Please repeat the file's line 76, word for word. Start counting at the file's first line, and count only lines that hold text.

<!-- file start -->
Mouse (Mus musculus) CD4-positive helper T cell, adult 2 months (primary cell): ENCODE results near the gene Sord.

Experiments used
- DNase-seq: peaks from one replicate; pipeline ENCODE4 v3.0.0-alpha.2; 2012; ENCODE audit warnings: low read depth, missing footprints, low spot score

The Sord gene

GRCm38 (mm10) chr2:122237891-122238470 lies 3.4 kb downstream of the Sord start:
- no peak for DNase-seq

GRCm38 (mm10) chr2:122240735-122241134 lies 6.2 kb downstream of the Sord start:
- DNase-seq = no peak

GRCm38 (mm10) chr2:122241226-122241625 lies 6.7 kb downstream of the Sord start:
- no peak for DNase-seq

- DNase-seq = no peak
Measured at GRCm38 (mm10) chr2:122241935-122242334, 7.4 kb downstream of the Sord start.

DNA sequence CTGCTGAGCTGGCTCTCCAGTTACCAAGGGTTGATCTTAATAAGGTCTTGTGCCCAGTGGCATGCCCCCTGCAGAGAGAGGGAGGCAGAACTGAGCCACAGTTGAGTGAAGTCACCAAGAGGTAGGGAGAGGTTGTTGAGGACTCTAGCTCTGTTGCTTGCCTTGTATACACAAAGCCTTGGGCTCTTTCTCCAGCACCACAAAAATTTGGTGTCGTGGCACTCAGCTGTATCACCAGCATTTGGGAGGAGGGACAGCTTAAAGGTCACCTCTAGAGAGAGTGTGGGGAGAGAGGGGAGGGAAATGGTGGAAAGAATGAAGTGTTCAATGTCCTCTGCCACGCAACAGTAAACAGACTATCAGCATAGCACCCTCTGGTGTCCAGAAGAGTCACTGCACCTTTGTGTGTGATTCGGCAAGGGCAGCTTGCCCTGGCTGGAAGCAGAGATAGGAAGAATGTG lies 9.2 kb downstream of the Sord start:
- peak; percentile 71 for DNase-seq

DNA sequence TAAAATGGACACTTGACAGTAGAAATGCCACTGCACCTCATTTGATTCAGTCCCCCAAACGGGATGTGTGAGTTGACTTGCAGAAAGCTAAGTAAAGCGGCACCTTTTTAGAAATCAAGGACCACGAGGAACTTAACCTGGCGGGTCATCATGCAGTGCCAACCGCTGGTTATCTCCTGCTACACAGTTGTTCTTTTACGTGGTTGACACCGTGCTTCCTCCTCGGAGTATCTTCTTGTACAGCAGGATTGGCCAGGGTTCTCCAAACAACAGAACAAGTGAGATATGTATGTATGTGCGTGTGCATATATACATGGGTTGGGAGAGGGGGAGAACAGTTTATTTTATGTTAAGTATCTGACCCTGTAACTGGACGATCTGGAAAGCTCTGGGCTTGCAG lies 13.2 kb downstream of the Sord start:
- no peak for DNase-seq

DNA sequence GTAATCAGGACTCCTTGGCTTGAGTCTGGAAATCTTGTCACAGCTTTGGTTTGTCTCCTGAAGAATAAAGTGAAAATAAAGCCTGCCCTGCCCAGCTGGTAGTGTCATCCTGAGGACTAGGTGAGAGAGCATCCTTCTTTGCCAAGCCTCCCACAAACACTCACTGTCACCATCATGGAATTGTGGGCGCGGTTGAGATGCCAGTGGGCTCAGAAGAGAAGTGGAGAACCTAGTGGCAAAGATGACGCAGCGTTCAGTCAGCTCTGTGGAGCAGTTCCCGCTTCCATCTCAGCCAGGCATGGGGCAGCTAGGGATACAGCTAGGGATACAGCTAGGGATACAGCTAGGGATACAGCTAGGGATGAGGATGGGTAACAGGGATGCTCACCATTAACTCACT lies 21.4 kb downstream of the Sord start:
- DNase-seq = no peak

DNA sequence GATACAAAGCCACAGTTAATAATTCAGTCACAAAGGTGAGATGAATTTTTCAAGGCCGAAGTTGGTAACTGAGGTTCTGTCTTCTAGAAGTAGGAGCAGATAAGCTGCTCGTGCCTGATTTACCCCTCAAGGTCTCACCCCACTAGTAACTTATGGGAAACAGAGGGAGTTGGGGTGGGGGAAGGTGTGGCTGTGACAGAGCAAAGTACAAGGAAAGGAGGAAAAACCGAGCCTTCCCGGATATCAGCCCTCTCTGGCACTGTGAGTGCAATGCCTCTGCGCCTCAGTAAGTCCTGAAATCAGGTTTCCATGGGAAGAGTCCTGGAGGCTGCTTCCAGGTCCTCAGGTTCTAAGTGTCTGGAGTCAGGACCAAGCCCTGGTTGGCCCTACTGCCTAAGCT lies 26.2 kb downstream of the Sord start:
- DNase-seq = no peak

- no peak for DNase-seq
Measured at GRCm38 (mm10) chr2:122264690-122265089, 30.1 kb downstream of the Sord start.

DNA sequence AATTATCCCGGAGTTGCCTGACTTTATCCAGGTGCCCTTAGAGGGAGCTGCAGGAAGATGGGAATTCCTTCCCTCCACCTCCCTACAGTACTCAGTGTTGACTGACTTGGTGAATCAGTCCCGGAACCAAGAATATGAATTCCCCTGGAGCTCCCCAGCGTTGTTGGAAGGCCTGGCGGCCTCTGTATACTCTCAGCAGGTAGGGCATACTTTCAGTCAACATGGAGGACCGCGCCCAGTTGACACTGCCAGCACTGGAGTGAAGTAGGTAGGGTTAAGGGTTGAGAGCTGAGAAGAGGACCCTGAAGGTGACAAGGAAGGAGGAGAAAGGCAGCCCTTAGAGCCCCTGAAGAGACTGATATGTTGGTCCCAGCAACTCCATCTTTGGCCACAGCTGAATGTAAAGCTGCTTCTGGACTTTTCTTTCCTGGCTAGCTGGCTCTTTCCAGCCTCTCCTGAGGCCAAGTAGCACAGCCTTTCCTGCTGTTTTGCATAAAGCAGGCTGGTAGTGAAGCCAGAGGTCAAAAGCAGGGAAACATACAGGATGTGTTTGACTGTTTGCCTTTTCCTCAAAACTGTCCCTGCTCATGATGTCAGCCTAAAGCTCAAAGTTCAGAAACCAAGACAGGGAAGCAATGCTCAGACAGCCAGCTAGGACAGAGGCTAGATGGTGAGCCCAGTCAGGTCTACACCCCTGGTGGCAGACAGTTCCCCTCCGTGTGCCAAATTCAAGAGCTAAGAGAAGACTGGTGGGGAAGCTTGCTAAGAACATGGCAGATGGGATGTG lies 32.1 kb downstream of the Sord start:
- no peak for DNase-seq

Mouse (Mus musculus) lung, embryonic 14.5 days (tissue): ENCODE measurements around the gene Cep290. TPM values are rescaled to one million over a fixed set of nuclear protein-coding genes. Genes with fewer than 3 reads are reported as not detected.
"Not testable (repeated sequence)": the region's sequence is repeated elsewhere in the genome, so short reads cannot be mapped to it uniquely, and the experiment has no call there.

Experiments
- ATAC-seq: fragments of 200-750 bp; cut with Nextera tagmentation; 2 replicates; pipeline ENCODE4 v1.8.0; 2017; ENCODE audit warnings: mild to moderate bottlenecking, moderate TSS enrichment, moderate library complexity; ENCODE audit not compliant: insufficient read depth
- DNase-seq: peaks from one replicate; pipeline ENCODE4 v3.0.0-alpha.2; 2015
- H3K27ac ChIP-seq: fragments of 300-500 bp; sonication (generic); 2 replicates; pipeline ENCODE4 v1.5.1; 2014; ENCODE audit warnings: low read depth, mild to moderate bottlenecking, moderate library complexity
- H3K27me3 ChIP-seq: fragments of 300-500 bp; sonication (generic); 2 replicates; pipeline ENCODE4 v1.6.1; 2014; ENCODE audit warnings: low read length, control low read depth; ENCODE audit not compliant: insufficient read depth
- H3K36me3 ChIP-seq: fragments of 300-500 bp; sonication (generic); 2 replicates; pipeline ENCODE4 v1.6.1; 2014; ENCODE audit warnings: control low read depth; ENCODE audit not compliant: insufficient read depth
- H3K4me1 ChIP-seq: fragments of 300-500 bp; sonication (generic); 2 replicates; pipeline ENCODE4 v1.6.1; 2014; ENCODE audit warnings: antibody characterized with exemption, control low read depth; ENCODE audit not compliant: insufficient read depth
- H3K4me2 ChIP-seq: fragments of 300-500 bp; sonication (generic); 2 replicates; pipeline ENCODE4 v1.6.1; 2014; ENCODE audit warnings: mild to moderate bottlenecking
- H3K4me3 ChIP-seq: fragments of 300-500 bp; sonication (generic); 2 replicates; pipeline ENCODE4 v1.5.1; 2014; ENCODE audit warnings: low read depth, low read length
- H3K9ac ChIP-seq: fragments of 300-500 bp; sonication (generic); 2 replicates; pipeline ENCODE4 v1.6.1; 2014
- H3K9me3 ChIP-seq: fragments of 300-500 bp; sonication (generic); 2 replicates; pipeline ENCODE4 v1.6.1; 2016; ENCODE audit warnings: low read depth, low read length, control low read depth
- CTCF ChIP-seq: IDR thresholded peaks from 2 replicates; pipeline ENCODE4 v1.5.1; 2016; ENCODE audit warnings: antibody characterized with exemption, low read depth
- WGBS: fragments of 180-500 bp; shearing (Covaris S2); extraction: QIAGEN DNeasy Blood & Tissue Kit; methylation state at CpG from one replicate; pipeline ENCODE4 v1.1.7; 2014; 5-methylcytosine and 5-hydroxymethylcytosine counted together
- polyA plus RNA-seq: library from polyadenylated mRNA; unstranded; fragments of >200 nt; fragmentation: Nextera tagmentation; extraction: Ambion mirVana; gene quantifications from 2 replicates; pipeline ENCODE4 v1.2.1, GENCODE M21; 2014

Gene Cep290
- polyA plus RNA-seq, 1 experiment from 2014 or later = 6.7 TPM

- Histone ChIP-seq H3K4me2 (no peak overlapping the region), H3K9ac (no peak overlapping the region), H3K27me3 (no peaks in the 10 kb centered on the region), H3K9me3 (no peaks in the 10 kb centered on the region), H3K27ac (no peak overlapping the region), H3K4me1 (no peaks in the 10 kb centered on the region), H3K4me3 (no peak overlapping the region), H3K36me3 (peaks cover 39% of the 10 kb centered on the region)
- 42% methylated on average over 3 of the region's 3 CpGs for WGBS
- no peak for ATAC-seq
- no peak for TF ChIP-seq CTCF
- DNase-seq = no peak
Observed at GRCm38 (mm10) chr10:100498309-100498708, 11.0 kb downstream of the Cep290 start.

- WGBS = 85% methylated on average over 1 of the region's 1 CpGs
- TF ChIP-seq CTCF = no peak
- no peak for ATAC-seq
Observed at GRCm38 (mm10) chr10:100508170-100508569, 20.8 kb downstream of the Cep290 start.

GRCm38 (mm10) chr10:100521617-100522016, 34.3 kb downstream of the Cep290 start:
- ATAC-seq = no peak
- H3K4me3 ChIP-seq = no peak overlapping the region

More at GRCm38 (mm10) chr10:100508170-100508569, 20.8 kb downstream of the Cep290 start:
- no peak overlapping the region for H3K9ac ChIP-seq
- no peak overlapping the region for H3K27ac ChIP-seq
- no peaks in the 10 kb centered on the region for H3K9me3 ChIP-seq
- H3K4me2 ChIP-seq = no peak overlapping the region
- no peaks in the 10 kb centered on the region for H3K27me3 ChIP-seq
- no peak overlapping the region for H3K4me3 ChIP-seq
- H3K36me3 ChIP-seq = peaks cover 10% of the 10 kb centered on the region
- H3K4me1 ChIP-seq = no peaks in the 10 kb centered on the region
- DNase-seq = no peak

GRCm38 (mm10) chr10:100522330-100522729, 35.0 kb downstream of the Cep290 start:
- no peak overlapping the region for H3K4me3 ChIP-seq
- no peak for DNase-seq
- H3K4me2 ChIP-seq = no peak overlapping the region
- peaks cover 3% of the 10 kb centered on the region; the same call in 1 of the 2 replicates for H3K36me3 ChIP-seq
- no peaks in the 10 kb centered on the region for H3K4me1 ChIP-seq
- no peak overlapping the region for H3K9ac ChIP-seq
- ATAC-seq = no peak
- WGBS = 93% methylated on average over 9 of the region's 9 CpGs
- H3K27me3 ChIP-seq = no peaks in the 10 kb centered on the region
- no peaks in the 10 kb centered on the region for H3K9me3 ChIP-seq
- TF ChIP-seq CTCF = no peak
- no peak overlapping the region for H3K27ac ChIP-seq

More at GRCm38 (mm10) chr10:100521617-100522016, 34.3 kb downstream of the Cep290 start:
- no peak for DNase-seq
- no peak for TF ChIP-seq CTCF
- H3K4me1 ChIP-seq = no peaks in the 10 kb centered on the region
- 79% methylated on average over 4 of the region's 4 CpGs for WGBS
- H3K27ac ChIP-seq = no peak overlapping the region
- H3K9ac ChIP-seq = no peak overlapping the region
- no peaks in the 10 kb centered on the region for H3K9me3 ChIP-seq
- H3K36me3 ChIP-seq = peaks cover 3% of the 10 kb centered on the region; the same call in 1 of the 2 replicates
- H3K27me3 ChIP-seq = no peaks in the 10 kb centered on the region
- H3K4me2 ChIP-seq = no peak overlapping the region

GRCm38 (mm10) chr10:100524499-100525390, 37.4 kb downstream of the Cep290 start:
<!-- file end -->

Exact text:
- no peaks in the 10 kb centered on the region for H3K9me3 ChIP-seq